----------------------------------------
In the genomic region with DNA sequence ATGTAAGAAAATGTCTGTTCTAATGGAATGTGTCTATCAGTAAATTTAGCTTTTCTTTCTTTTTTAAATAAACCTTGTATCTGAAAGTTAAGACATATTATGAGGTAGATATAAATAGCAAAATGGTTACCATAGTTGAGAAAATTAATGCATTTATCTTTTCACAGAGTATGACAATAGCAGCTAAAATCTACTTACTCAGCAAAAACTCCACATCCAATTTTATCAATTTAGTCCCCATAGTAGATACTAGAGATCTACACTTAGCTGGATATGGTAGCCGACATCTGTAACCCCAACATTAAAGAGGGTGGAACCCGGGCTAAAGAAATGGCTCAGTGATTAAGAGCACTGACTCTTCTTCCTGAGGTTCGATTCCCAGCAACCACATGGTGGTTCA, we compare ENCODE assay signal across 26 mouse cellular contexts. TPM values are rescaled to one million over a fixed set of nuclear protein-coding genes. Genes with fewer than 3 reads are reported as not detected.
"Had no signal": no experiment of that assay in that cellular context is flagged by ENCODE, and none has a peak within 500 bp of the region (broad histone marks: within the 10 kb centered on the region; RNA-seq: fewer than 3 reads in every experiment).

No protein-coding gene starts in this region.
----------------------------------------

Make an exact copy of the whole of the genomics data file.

In the genomic region with DNA sequence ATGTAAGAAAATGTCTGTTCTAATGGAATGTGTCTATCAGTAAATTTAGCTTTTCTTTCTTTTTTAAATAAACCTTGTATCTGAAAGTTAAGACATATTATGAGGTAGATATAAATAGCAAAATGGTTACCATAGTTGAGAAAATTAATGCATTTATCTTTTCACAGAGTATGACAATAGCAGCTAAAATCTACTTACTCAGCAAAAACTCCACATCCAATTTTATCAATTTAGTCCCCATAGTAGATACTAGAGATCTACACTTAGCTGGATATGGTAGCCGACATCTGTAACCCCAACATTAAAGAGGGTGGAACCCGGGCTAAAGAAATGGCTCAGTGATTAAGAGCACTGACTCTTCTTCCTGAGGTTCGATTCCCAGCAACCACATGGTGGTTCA, we compare ENCODE assay signal across 26 mouse cellular contexts. TPM values are rescaled to one million over a fixed set of nuclear protein-coding genes. Genes with fewer than 3 reads are reported as not detected.
"Had no signal": no experiment of that assay in that cellular context is flagged by ENCODE, and none has a peak within 500 bp of the region (broad histone marks: within the 10 kb centered on the region; RNA-seq: fewer than 3 reads in every experiment).

No protein-coding gene starts in this region.